While Union Grove is a village in which people still know how to party, make music, and dance long after the world around them has collapsed, and although they are incredibly resourceful in distilling mood-altering beverages and cooking up scrumptious, festive dishes, one cannot read Kunstler's exquisite description of them without feeling the gray pallor of sorrow that pervades their community. More than once while riveted to the saga I could not put down, my throat constricted, and my eyes moistened.
Not infrequently in and around Union Grove, insanity and suicide prevail. "Depression" was a word the residents of Union Grove had dropped, according to Robert, because "despair was a spiritual condition that was as real to us as the practical difficulties we struggled with in everyday life." (17) And on another occasion he states, "I tried to avoid nostalgia because it could destroy you. I was alone now."
In terms of an immediate family, Robert was alone, but in ways that were both poignant and lovely, he was held in a community of survivors and friends who assisted each other with dogged loyalty and a quality of compassion that neither cynicism nor despondency could erode. The spirit of cooperation demonstrated by the Union Grove survivors was stunning-so much so that the reader must acknowledge it as one of the most desirable byproducts of collapse.
I didn't need to begin the first chapter of World Made By Hand to be moved to tears. That began when I opened the book to a quote by my favorite poet, Rilke, immediately following the dedication:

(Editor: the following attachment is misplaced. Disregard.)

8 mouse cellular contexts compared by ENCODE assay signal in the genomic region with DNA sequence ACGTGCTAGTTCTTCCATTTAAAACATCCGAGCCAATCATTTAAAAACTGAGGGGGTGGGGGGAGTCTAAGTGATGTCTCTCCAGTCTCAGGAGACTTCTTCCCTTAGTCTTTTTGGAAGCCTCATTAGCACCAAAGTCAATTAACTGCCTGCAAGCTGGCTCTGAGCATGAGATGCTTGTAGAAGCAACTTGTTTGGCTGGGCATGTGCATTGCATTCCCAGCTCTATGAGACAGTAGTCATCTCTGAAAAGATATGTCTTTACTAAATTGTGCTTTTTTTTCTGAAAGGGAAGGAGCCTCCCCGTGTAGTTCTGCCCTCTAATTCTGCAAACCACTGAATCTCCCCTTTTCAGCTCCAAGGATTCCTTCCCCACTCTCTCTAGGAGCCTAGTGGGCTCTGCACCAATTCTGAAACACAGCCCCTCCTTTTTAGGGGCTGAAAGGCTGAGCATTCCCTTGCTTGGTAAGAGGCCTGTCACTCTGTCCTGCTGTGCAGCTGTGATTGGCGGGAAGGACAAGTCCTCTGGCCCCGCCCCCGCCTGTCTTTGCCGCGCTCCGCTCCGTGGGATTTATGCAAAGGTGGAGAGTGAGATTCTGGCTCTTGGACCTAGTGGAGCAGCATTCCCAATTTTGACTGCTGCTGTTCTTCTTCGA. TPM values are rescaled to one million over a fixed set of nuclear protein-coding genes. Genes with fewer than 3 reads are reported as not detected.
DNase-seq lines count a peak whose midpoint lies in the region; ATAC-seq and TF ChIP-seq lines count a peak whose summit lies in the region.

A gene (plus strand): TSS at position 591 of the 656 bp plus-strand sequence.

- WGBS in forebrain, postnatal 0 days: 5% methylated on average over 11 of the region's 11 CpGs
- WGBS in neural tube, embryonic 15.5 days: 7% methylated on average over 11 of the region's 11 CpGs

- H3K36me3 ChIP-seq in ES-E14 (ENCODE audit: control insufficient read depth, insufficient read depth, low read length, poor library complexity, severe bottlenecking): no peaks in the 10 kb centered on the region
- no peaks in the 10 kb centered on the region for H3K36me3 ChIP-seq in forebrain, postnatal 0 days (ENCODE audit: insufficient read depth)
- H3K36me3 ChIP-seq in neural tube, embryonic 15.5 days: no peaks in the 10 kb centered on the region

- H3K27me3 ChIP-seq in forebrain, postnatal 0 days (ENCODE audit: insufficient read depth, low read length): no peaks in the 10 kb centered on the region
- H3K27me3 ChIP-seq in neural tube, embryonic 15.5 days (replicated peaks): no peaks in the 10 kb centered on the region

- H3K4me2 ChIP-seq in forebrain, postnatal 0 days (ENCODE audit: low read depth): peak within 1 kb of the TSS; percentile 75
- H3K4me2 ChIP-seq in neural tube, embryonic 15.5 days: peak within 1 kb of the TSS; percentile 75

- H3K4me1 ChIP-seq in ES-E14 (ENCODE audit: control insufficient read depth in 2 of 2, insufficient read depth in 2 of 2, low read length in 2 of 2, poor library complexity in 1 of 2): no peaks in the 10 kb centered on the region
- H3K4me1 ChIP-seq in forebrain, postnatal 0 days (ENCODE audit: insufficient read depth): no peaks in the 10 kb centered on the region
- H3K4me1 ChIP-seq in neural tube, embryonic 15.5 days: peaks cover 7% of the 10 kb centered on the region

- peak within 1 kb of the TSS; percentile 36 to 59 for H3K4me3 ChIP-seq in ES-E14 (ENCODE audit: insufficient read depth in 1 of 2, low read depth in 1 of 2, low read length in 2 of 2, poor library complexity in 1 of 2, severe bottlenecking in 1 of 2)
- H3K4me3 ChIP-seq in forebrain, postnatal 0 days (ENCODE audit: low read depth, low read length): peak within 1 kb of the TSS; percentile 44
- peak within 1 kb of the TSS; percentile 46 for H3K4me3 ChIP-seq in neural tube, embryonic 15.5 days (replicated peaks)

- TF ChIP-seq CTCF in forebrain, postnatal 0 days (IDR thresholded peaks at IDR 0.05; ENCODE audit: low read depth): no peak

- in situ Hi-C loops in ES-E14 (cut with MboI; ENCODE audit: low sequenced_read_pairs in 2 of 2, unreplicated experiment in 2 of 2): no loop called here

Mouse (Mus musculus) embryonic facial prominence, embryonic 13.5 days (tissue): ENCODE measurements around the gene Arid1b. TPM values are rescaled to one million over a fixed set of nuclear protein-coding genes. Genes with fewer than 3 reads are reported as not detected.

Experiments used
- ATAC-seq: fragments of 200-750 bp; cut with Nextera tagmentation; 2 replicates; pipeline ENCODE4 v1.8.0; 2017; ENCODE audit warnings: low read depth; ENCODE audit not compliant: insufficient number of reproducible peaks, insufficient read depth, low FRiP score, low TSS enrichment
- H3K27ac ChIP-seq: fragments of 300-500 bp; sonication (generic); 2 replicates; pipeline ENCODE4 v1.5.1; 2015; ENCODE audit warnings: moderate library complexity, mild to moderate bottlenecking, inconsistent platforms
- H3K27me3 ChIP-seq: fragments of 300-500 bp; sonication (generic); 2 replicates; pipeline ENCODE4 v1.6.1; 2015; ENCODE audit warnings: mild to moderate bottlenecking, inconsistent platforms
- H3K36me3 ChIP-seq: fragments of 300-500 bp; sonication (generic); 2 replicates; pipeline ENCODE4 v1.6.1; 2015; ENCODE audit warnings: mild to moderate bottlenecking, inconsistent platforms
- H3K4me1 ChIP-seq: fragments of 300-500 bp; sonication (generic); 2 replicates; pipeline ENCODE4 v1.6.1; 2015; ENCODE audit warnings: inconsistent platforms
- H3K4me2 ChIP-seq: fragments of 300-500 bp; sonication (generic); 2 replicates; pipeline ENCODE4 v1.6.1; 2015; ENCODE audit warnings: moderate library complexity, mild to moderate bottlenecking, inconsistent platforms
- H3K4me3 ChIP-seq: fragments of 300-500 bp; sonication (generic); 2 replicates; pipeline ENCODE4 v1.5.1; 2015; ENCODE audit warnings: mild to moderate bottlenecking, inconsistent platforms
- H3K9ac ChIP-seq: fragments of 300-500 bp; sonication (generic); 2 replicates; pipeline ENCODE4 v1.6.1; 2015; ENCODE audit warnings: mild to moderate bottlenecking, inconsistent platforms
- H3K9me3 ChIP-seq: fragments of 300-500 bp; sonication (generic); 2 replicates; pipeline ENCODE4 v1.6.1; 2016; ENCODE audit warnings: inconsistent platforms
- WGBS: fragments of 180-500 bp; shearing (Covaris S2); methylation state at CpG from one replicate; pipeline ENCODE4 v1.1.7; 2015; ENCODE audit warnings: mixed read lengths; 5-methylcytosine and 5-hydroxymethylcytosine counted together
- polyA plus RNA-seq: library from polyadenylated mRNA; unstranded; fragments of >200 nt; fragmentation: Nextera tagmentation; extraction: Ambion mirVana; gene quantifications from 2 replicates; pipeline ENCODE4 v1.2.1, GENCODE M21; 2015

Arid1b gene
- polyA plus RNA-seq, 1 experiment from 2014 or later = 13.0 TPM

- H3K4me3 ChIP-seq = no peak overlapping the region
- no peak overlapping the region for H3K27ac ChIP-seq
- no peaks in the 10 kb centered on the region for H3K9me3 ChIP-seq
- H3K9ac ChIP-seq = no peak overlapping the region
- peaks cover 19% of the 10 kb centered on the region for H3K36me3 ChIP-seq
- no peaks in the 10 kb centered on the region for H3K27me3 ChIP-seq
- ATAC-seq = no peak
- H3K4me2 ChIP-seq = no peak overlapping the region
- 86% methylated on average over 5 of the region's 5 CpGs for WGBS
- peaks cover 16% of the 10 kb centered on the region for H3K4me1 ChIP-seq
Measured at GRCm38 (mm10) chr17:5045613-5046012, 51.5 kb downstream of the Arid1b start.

Whom will you cry to, heart? More and more lonely,
Your path struggles on through incomprehensible
Mankind. All the more futile perhaps
For keeping its own direction,
Keeping on toward the future,
Toward what has been lost.
Every time that I have allowed myself to deeply and graphically imagine, without restraint or rationalization, a post-collapse world, I experience a bone-marrow sorrow and a palpable sense of loss that defy words. Jim Kunstler has captured those emotions masterfully in World Made By Hand. In fact, this novel provides extraordinary reinforcement for an ongoing theme to which I've devoted a great deal of writing in the past year, namely, how can we possibly expect to prepare ourselves to live in a post-petroleum, post-collapse world by attending only to the stockpiling of food, water, land, and skills without emotional and spiritual preparation? How can we not acquire the tools necessary for navigating the emotions of sorrow, despair, overwhelm, grief, rage, terror, and yes, clinical as it may sound, depression? What will give us meaning? What will console us? What will allow us to keep going when any sense of purpose has eluded us? And perhaps most importantly, how will we communicate with each other? How will we skillfully and compassionately speak our truth and listen deeply to each other? What specific skills in these areas do we need to learn and practice right now? Personally, I find it difficult to believe that the residents of Union Grove, or any other post-collapse community, could function as harmoniously as they do in the novel without transforming the interpersonal land mines all of us have incorporated from living in the soul-murdering milieu of industrial civilization.
These questions are not addressed in World Made By Hand or any of the few fiction and non-fiction works so far published on collapse, each one of them underscoring the urgency of my own forthcoming book The Spirituality Of Collapse: Restoring Life On A Dying Planet. So I thank Jim Kunstler for his extraordinary novel, not only because he is bolstering my commitment to my own work, but because he has provided us with an incredibly well-written depiction of the demise of civilization and what that has already begun to mean and will mean for all of us and for future generations. At the same time, World Made By Hand offers a desperately needed dose of reality and an exhilarating reverence for the kind of world that human beings were meant to create and cherish. After all, light follows darkness.